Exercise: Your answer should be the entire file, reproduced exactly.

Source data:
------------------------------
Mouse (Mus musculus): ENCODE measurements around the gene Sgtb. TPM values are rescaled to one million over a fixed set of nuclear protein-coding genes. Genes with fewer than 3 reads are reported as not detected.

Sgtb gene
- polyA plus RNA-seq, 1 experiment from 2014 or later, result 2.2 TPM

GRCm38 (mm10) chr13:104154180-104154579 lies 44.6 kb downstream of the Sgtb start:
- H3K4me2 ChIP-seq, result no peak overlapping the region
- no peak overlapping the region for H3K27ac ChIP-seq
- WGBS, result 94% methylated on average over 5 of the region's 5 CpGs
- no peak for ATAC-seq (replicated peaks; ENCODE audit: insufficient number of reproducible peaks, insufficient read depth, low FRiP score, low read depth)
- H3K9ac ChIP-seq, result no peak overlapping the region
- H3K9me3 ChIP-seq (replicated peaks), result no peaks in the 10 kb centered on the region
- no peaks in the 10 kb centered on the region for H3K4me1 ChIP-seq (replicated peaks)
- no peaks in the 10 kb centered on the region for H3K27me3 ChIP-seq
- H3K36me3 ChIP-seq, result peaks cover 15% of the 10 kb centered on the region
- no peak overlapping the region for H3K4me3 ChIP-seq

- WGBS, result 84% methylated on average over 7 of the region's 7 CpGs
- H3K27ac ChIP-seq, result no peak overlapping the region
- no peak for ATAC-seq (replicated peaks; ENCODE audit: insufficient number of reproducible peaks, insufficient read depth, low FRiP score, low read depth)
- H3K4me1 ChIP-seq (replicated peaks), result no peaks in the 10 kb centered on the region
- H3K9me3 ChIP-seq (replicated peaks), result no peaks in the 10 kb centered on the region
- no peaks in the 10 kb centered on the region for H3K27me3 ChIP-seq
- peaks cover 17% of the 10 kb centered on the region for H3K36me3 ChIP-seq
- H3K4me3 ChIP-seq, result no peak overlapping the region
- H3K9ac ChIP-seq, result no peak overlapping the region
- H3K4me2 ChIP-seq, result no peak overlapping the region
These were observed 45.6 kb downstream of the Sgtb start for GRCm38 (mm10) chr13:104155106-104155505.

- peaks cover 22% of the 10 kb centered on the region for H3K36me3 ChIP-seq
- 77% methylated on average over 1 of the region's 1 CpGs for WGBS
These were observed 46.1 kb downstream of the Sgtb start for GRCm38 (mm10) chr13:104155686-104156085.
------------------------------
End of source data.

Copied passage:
Mouse (Mus musculus): ENCODE measurements around the gene Sgtb. TPM values are rescaled to one million over a fixed set of nuclear protein-coding genes. Genes with fewer than 3 reads are reported as not detected.

Sgtb gene
- polyA plus RNA-seq, 1 experiment from 2014 or later, result 2.2 TPM

GRCm38 (mm10) chr13:104154180-104154579 lies 44.6 kb downstream of the Sgtb start:
- H3K4me2 ChIP-seq, result no peak overlapping the region
- no peak overlapping the region for H3K27ac ChIP-seq
- WGBS, result 94% methylated on average over 5 of the region's 5 CpGs
- no peak for ATAC-seq (replicated peaks; ENCODE audit: insufficient number of reproducible peaks, insufficient read depth, low FRiP score, low read depth)
- H3K9ac ChIP-seq, result no peak overlapping the region
- H3K9me3 ChIP-seq (replicated peaks), result no peaks in the 10 kb centered on the region
- no peaks in the 10 kb centered on the region for H3K4me1 ChIP-seq (replicated peaks)
- no peaks in the 10 kb centered on the region for H3K27me3 ChIP-seq
- H3K36me3 ChIP-seq, result peaks cover 15% of the 10 kb centered on the region
- no peak overlapping the region for H3K4me3 ChIP-seq

- WGBS, result 84% methylated on average over 7 of the region's 7 CpGs
- H3K27ac ChIP-seq, result no peak overlapping the region
- no peak for ATAC-seq (replicated peaks; ENCODE audit: insufficient number of reproducible peaks, insufficient read depth, low FRiP score, low read depth)
- H3K4me1 ChIP-seq (replicated peaks), result no peaks in the 10 kb centered on the region
- H3K9me3 ChIP-seq (replicated peaks), result no peaks in the 10 kb centered on the region
- no peaks in the 10 kb centered on the region for H3K27me3 ChIP-seq
- peaks cover 17% of the 10 kb centered on the region for H3K36me3 ChIP-seq
- H3K4me3 ChIP-seq, result no peak overlapping the region
- H3K9ac ChIP-seq, result no peak overlapping the region
- H3K4me2 ChIP-seq, result no peak overlapping the region
These were observed 45.6 kb downstream of the Sgtb start for GRCm38 (mm10) chr13:104155106-104155505.

- peaks cover 22% of the 10 kb centered on the region for H3K36me3 ChIP-seq
- 77% methylated on average over 1 of the region's 1 CpGs for WGBS
These were observed 46.1 kb downstream of the Sgtb start for GRCm38 (mm10) chr13:104155686-104156085.